The diversity of college football playbooks can be entertaining to watch, but does that make it better? There’s a reason the option doesn’t get used in the NFL…because it doesn’t work. NFL defenses, particularly linebackers,are often too fast, too athletic, and too smart to get fooled by options and gadget plays. Do they work from time to time? Of course, look no further than the wildcat offense from last year. But said and done, Miami didn’t win the Super Bowl, the team that played hard nosed defense and good all around football did. I think the pure athleticism of NFL athletes gets overlooked at times because of how many great athletes there are in the league (so individual feats may look less spectacular in relation to the level of the league). Remember Reggie Bush making defenses look foolish in his USC days? He can no longer just run past guys because he’s no longer the fastest guy on the field (and he isn’t on a college team full of pros anymore either). Think about any number of great college quarterbacks who simply failed in the NFL. The math is simple, you just have better players at more positions on fewer total teams.
Another thing that bothers me about college football is the length of time a team could wait between their last regular season game and their bowl game. This could end up being over a month! A young college male could go through the final stages of puberty or go on a three week drinking bender in that time no problem. Again something that makes no sense. Why would you want to wait a month before playing another team? The two weeks between the divisional championship game and the Super Bowl in the NFL is excruciating enough, but a month! C’mon.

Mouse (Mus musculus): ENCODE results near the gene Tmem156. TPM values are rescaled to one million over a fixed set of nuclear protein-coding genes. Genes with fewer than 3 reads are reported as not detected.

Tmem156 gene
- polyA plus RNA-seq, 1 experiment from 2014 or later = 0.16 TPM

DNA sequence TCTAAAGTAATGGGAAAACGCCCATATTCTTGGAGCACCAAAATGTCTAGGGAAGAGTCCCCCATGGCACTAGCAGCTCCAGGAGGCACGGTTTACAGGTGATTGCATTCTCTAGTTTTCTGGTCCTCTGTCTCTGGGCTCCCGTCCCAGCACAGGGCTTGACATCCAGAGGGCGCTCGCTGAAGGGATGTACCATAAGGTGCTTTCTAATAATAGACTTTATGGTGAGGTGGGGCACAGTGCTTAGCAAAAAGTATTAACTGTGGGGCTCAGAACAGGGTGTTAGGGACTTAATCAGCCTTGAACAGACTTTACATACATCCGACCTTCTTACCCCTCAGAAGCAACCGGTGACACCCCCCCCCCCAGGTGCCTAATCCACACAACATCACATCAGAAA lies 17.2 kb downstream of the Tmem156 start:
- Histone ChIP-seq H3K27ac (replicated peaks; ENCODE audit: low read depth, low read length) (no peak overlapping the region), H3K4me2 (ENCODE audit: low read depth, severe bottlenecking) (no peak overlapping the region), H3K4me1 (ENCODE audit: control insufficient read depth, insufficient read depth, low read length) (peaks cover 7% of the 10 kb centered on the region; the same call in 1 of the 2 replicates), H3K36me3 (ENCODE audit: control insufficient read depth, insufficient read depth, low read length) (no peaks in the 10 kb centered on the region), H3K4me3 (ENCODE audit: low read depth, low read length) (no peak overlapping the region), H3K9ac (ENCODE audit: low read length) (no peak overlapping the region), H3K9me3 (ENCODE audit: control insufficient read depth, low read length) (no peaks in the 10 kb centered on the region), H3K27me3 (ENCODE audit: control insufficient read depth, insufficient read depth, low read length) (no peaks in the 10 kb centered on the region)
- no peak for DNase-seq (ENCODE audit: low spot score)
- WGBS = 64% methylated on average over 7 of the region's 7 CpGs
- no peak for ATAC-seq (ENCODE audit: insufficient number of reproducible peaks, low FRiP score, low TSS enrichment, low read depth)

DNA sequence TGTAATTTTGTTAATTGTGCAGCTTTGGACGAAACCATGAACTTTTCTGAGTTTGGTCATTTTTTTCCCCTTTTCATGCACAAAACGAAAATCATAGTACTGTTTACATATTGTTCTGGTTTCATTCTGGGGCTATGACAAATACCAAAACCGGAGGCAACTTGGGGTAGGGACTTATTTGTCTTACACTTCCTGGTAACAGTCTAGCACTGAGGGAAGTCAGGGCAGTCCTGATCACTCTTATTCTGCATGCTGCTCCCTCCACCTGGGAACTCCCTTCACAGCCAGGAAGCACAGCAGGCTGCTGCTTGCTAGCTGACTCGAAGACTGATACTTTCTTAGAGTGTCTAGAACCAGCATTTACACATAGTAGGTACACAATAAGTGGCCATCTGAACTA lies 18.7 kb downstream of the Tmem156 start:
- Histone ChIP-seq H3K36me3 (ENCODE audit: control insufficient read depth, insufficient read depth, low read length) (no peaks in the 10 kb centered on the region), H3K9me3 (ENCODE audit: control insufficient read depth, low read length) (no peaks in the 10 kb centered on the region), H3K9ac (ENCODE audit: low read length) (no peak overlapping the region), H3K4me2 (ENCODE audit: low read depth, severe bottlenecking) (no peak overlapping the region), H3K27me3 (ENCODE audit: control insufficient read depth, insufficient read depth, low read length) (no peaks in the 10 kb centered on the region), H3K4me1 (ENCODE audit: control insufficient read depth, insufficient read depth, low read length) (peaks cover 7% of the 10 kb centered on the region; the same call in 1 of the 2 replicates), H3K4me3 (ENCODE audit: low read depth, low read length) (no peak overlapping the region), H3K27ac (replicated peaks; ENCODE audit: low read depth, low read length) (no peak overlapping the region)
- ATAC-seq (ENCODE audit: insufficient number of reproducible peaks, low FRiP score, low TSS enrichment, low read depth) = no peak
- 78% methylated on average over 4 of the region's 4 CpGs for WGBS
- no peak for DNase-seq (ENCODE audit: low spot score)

Another reason why I like the NFL better is that there is no place “above” the NFL for the players to go. College players have to decide whether they want to forgo a college season to turn pro and all the potential consequences that come with that decision. I can’t blame a guy for taking the money while he’s healthy, but it hurts to watch a great player leave your team for greener pastures. I know this happens in the NFL with free agency and trades, but they at least are staying within the same league and a bad NFL team can hope for a change of fortune with a big trade or free agent pick up. In college, you have to hope to land the big recruit and then hope that he pans out to be as good at the college level and hope that he stays for four years (a lot of “hopes”). In the NFL, your team can target a proven player who can step in and make an instant impact and you may have the chance to watch a player progress and become a great franchise player. Teams in the NFL have a longer window of opportunity to piece together a dynasty.
A major flaw in the NFL that I figure I should address is the overtime format. While I don’t like the current coin toss to determine possession situation, I’m not convinced the college way is the best either. I heard an argument recently on Mike & Mike in the Morning that at least in the NFL the overtime format somewhat resembles the the first four quarters. The argument was that giving each team the ball at the 25 yard line and taking turns gets away from the flow of the game. The best option they put forth, and one I agree with in many ways, is to make the overtime period in the NFL a specific time length which would be similar to overtime formats in the other professional sports.
With all that being said, I’m sure I could turn around and make good counter-points to many of the points I made above. I wrote this article hoping to spark debate and conversation as I know many people have very adamant opinions on the topic. So let’s hear what you have to say: comment on this page or send me a tweet @patlussenhop and I’ll respond as soon as I can.